Opportunity for impact: the role of Student Trustee

Capture One 001577
2015-2016 Student Trustee Jacob Conway. (Photo Courtesy of SMU).

Finance major Jacob Conway was recently chosen as the 2015-2016 student trustee of SMU’s Board of Trustees. Conway joins the 41 other trustee members in voting at their quarterly meetings.

The student trustee’s primary responsibility is to chair a committee of other student representatives, including the student body president, along with serving the board and its committees. This is the main way that students can communicate with trustees.

Some of the issues that Conway would like to take up with his committee are diversity on campus, getting incoming students involved, streamlining campus communication, and making streets on campus more bike friendly.

“One thing I want to work on is reaching out to students when they first arrive at school. What they’ve been exposed to is very limited when they first come here, but I want to encourage diversity when they come to Corral and presenting SMU as a diverse campus,” Conway said.

George Utkov said serving the board and the students of SMU as the 2013-2014 student trustee was an honor. Utkov helped work with the board to raise the Second Century Campaign goal to $1 billion, an experience in which he learned more than he can sufficiently describe. At the 2014 Dining with Decision Makers event, Utkov said he got to publicly thank his mother in the hopes that he had made her proud.

“Without a doubt, serving as student trustee was one of the highlights of my experience at SMU, and I believe that my greatest accomplishment is knowing that I did my best to serve the university that has given me so much,” Utkov said in an email.

Alumni President and ex officio Trustee Leslie Melson is retiring from the board this June, but she believes the student trustee should create opportunities for other students to be a part of university life beyond academics.

“I think the role of the student trustee is to translate the initiatives and convey the relevance to the student body, but more so to convey the opportunity for future initiatives and collaborations on campus,” said Melson.

But Conway will have limitations in his role, as have student trustees in the past. Since SMU is a private university, board meetings are private. He can’t talk about what happens at the meetings.

Melson said she had not considered it odd SMU Board of Trustees’ meetings are closed. In her other role as Highland Park Independent School District Board President, the board meetings are open and loaded with people. She believes board meetings at SMU could become open if more students simply asked.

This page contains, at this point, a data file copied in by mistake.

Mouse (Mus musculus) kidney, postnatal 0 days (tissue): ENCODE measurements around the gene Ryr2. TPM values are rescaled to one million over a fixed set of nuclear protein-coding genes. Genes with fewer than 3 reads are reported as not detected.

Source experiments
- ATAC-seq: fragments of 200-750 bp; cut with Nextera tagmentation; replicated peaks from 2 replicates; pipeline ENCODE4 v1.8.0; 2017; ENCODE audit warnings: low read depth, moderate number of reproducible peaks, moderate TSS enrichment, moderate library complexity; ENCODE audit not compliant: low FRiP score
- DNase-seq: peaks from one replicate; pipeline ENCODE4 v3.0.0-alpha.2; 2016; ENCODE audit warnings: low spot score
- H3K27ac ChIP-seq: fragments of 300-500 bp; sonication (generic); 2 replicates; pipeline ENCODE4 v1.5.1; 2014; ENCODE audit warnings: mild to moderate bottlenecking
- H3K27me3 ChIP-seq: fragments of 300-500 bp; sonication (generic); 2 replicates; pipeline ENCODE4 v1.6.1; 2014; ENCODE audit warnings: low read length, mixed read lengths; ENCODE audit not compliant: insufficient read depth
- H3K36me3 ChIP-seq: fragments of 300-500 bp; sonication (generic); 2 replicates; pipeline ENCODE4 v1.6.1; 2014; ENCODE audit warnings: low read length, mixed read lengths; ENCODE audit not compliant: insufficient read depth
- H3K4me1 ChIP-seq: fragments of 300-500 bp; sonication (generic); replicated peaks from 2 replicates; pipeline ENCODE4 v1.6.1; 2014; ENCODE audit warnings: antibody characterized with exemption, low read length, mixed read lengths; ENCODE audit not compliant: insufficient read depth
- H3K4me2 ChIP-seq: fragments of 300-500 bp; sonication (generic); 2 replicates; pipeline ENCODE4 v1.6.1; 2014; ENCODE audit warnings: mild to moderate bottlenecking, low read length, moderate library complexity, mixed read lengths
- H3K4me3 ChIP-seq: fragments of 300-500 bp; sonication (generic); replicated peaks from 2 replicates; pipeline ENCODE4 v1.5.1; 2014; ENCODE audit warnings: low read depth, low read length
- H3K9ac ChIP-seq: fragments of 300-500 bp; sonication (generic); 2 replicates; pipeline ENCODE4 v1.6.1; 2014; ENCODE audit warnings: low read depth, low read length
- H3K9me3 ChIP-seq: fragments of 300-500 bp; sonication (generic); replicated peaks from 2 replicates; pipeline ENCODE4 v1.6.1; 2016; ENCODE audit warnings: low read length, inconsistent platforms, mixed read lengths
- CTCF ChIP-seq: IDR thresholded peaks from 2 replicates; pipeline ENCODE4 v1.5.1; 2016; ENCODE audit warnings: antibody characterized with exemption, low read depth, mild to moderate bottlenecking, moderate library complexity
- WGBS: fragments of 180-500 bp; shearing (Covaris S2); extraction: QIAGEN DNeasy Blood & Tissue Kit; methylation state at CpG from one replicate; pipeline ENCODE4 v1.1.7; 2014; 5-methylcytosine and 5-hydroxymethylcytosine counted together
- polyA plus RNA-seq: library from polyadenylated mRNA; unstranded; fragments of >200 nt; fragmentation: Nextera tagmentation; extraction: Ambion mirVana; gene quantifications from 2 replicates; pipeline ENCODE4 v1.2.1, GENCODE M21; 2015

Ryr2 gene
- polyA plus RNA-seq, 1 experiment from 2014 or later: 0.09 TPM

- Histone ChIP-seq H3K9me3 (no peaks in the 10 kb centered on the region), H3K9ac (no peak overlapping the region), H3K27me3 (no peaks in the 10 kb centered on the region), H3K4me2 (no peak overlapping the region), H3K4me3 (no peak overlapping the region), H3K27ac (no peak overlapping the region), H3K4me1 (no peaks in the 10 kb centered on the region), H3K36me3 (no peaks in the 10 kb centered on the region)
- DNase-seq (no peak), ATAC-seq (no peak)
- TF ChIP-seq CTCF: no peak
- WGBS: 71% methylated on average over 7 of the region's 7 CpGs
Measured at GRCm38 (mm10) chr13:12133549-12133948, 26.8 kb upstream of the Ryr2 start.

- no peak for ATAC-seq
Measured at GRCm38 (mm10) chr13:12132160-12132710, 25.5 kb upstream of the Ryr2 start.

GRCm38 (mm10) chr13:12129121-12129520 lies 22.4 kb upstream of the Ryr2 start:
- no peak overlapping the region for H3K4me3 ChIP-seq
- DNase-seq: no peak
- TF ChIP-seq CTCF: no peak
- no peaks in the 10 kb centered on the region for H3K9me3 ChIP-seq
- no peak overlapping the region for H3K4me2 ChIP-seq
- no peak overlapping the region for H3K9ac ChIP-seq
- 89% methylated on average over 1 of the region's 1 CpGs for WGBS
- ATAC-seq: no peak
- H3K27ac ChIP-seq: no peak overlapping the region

By law, as a private institution, SMU is not required to provide minutes or agendas for board meetings. On the other hand, HPISD, as a part of the public school system, has to have open meetings since the schools are funded by taxpayer dollars.

“I can see why people view it as, ‘it should be open; we should all have a voice.’ But we have senate. We have different outlets for the information to be made known to the board. SMU is a $2.1 billion corporation; nothing would ever get done if the meetings were open,” Conway said.

“There are many opportunities for students and trustees for interact, and there probably could be more, but I think it would just be a matter of students saying they want to know more,” Melson said.

The student trustee is selected after a few rounds of conversational interviews and a more formal interview with all the student representatives and Executive Director of Student Life Jennifer Jones and Associate VP, Dean of Student Life Joanne Vogel, and the student body president.

“Although the student trustee assumes many different responsibilities, the primary role of the student trustee is to be a liaison between the Board of Trustees and the student body, and vice versa,” Utkov said.

Rahfin Faruk, the 2014-2015 student trustee, said his role was to be an effective communicator between the student body and the university’s governing body.

“The Board of Trustees often takes a long-term, bird’s-eye view. My job as student trustee is to be in the tunnels, to take a worm’s-eye view, if you will, outside of board activities,” Faruk said in an email.

“I’m very proud of SMU students because I think they’ve taken circumstances that have been challenging and made them into opportunities,” Melson said.

She cites “Not on my Campus” as a way that students have brought positive initiatives to problems on campus.

Junior advertising major Jack Suski is excited about what’s to come from the SMU Board of Trustees.

“I look forward to what’s going to happen in the future for SMU in academics and student life, like the renovation of Meadows and the new natatorium,” Suski said.

Utkov said that when he was serving, trustees tackles issues such as the Second Century campaign and the Diversity and Inclusiveness task force for Greek life. Those are issues that should be discussed by trustees in private, he said. It’s the administration’s job to communicate with the public.

“It is important that SMU’s decisions, as a private institution, are handled publicly by the administration to ensure a cohesive message,” Utkov said.

Although the board meetings happen behind closed doors, the board works with each student in mind, Melson said.

“I’ve never felt that trustees weren’t anything but caring leaders that just want to give back to the university,” she said.

This Story Was Updated May 6, 5:00 p.m.

Leave a Reply

Your email address will not be published.